TOKYO/NEW YORK- Factory activity in key global economies contracted again in October as cooling demand and trade tensions kept policymakers busy trying to dodge recession.
Purchasing managers’ index reports from the United States, Japan, South Korea and the United Kingdom, among others, showed the global uncertainty spawned by trade spats and Brexit continued to keep a lid on factory output.
In the United States, the Institute for Supply Management said its widely followed manufacturing PMI ticked up in October from a 10-year low in September, but activity slowed overall for a third straight month.
“Global trade remains the most significant cross-industry issue,” said Timothy Fiore, chair of ISM’s manufacturing business survey committee. “Overall, sentiment this month remains cautious regarding near-term growth.”
The ongoing Brexit saga was again a factor in Britain, where a renewed rush to stockpile ahead of another aborted U.K. departure deadline limited losses for British manufacturers, though not by enough to prevent a sixth month of contraction.
Manufacturing activity in North Asia contracted with Japan sinking to a more than three-year low in October on shrinking new orders and output; activity in South Korea and Taiwan also contracted as companies bore the brunt of slumping demand across the globe.
In China, meanwhile, a private sector report on Friday showed a surprising pick-up in China’s factory activity, but this was in contrast to an official factory gauge the day before that pointed to further deterioration.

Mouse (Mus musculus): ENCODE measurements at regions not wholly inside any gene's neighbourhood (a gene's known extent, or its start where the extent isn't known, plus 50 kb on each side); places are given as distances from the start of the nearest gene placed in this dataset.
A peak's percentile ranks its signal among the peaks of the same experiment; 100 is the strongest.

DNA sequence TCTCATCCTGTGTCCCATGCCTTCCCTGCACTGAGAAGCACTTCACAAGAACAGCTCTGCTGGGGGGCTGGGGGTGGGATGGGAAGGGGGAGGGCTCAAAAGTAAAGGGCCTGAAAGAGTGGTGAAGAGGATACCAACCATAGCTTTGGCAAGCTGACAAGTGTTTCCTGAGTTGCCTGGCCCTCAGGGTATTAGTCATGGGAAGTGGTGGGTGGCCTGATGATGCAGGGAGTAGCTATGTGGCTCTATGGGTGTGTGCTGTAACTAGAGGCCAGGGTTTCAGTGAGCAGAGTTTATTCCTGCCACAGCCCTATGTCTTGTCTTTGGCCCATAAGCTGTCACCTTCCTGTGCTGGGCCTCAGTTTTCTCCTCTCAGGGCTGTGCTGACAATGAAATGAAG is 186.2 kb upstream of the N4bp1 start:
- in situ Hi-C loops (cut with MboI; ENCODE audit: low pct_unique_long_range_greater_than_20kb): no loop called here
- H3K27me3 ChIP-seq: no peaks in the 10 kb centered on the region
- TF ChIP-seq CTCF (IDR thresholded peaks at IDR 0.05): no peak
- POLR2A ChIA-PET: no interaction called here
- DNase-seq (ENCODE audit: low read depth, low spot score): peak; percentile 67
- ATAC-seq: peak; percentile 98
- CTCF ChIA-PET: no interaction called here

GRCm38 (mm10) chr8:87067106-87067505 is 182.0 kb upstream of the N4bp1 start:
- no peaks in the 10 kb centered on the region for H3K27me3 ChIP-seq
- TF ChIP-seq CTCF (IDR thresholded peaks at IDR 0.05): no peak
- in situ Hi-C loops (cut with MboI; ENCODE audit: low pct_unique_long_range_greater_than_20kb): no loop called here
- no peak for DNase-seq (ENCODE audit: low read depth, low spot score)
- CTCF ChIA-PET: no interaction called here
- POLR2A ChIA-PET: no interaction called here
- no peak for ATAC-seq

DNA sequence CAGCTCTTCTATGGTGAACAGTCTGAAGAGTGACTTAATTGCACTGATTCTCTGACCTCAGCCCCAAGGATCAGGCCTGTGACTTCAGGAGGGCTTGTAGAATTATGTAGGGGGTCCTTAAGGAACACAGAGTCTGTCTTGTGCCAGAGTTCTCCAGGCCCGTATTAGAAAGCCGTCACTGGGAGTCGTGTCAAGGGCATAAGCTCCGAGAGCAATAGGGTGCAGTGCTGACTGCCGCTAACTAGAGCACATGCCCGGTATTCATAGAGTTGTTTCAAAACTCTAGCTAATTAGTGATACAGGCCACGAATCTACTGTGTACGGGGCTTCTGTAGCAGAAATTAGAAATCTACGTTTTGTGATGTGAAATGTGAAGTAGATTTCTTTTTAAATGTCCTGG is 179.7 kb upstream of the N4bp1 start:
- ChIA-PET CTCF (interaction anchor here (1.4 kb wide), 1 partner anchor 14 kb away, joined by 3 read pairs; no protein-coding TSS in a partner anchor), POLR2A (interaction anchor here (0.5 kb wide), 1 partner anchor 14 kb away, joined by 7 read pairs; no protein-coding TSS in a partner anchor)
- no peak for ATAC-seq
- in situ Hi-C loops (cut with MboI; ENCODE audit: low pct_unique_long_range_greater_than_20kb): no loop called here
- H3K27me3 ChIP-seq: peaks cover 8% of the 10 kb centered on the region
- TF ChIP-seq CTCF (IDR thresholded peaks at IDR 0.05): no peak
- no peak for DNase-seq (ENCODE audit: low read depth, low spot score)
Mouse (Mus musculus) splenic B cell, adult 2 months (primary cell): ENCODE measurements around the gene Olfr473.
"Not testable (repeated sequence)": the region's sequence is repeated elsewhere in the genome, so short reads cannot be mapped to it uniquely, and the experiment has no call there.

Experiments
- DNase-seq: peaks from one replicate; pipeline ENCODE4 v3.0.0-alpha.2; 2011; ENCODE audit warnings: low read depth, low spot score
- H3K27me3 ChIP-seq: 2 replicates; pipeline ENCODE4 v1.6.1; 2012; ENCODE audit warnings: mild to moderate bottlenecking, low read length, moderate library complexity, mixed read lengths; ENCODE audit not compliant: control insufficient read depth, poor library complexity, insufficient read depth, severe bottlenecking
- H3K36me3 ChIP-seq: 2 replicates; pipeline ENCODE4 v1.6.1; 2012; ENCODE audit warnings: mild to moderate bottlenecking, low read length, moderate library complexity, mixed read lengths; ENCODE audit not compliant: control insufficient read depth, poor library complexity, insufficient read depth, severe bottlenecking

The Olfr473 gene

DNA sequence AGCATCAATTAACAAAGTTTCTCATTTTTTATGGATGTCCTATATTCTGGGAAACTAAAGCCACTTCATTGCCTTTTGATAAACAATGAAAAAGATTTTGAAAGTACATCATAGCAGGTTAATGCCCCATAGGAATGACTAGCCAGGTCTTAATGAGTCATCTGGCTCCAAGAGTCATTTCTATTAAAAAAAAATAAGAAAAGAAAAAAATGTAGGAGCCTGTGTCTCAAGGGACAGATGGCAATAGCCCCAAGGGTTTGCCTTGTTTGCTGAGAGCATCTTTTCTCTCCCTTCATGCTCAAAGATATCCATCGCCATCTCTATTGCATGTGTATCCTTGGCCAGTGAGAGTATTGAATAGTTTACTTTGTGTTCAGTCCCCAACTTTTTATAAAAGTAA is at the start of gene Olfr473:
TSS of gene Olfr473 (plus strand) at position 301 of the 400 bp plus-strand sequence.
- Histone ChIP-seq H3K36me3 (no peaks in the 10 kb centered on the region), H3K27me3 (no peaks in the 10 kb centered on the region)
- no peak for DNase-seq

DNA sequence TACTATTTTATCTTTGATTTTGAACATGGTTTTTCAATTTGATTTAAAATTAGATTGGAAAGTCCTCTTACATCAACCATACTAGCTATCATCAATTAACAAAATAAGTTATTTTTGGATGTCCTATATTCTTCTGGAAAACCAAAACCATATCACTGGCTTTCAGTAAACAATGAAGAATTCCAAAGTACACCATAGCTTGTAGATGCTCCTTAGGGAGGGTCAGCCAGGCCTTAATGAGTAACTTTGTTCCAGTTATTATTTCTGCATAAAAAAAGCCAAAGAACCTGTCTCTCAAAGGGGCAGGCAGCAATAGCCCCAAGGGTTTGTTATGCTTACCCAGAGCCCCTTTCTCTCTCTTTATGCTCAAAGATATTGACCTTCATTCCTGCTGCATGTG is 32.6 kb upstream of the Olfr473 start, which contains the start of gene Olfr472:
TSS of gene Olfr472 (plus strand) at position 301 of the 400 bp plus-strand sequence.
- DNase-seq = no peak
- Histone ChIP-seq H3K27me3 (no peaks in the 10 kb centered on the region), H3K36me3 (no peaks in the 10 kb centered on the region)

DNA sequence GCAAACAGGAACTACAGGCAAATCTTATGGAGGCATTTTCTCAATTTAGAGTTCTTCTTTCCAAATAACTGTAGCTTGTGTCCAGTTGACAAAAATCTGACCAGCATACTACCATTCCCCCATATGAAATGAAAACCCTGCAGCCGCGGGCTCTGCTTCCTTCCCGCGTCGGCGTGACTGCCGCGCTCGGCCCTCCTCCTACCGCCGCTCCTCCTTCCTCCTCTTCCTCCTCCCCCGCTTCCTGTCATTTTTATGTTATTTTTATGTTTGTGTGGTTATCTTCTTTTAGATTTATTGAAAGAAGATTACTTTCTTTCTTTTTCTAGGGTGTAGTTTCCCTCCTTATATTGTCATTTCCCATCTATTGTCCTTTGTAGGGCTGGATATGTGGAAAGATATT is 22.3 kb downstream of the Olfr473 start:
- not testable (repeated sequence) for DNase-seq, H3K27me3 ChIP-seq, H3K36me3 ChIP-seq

The Caixin survey showed China’s factory activity expanded at the fastest pace in well over two years in October as new export orders rose and plants ramped up production. But the official survey suggested a weak start to the fourth quarter for big state firms.
Overall, the soft batch of leading indicators highlights the broadening pain the bitter Sino-US trade war is inflicting on business sentiment, which forced the International Monetary Fund to slash its economic growth forecast for Asia.
“The slump in exports remains the true Achilles’ heel … with headwinds coming from all directions,” said Joe Hayes, economist at IHS Markit, on South Korea’s PMI.
“As well as US-Sino trade frictions, tensions with Japan and a stagnating European economy have significantly dented order book volumes at South Korean manufacturers,” he said.
Among the Group of Seven major economies, only Canada so far has reported an expansion of manufacturing activity for October, posting a modest gain for a second straight month.
Germany and Italy are both expected to report additional declines in reports due out on Monday, while France may report a nominal increase.
Increased uncertainty from the trade war and Britain’s divorce from the European Union have prodded central banks to top up monetary support to fend off external headwinds.
The US Federal Reserve slashed interest rates on Wednesday for the third time this year. South Korea’s central bank also cut rates in October and kept the door open for further easing to support a flagging economy.
The Bank of Japan kept policy steady on Thursday but gave the strongest signal to date that it may cut rates in the near future, shrugging off concerns it has run out of tools to spur growth after years of heavy money printing.
“It’s true the two countries appear to be making some progress towards a solution, and that markets are taking this positively,” BOJ Governor Haruhiko Kuroda told a news conference on Thursday. “But I wouldn’t say risks have deteriorated.”
Fresh concerns over whether Washington and Beijing can iron out their differences resurfaced on Friday after Bloomberg reported Chinese officials have doubts about reaching a comprehensive long-term solution to the trade war. – Reuters